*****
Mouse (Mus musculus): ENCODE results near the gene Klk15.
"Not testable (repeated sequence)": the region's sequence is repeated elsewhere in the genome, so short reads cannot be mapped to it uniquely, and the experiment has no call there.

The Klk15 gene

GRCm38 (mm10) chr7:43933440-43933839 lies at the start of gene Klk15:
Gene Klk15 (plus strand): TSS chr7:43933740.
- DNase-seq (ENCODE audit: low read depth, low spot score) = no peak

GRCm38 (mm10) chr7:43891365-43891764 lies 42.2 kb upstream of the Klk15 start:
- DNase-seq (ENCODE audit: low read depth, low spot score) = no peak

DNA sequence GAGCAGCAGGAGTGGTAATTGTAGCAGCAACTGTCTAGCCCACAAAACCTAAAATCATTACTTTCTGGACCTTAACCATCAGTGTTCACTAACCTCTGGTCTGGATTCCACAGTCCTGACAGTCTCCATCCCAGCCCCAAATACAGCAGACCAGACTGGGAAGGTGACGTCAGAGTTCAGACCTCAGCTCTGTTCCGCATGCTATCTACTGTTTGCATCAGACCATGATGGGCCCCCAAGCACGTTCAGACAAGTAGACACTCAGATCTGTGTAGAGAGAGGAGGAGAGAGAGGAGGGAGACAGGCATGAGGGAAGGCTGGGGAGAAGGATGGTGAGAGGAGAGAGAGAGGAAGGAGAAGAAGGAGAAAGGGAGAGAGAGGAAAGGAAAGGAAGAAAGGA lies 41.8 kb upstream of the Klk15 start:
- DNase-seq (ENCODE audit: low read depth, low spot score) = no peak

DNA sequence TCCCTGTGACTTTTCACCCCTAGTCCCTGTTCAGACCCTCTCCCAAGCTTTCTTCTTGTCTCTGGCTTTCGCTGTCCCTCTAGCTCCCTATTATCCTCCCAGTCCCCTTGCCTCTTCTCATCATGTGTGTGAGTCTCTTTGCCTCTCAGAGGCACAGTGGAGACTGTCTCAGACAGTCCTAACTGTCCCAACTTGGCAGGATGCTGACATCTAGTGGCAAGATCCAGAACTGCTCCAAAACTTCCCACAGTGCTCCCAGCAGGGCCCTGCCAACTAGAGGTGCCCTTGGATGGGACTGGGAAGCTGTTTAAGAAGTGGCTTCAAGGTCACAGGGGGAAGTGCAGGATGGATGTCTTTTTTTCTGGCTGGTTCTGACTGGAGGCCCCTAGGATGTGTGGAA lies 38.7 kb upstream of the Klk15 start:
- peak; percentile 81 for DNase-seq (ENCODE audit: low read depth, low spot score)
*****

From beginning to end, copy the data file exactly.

Mouse (Mus musculus): ENCODE results near the gene Klk15.
"Not testable (repeated sequence)": the region's sequence is repeated elsewhere in the genome, so short reads cannot be mapped to it uniquely, and the experiment has no call there.

The Klk15 gene

GRCm38 (mm10) chr7:43933440-43933839 lies at the start of gene Klk15:
Gene Klk15 (plus strand): TSS chr7:43933740.
- DNase-seq (ENCODE audit: low read depth, low spot score) = no peak

GRCm38 (mm10) chr7:43891365-43891764 lies 42.2 kb upstream of the Klk15 start:
- DNase-seq (ENCODE audit: low read depth, low spot score) = no peak

DNA sequence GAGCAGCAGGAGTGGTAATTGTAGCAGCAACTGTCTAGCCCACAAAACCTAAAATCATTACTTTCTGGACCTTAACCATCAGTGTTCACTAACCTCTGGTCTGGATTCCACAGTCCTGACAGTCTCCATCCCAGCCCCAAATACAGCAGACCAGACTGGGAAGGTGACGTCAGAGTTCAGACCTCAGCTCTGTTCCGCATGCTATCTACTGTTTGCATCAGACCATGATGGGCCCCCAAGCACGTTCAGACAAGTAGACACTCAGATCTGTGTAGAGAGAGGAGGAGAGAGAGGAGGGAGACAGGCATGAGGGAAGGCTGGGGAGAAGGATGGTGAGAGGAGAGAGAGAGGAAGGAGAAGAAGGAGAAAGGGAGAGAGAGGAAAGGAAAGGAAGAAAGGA lies 41.8 kb upstream of the Klk15 start:
- DNase-seq (ENCODE audit: low read depth, low spot score) = no peak

DNA sequence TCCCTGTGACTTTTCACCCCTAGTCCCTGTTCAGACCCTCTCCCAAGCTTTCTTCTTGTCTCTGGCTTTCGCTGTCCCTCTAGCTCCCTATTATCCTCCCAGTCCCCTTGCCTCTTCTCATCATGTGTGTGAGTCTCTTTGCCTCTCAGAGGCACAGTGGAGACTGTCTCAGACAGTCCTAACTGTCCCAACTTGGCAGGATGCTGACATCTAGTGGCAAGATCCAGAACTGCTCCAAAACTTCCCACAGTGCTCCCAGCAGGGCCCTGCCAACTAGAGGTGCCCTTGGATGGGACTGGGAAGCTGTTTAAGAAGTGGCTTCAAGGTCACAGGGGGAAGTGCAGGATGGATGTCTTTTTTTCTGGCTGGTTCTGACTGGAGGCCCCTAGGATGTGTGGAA lies 38.7 kb upstream of the Klk15 start:
- peak; percentile 81 for DNase-seq (ENCODE audit: low read depth, low spot score)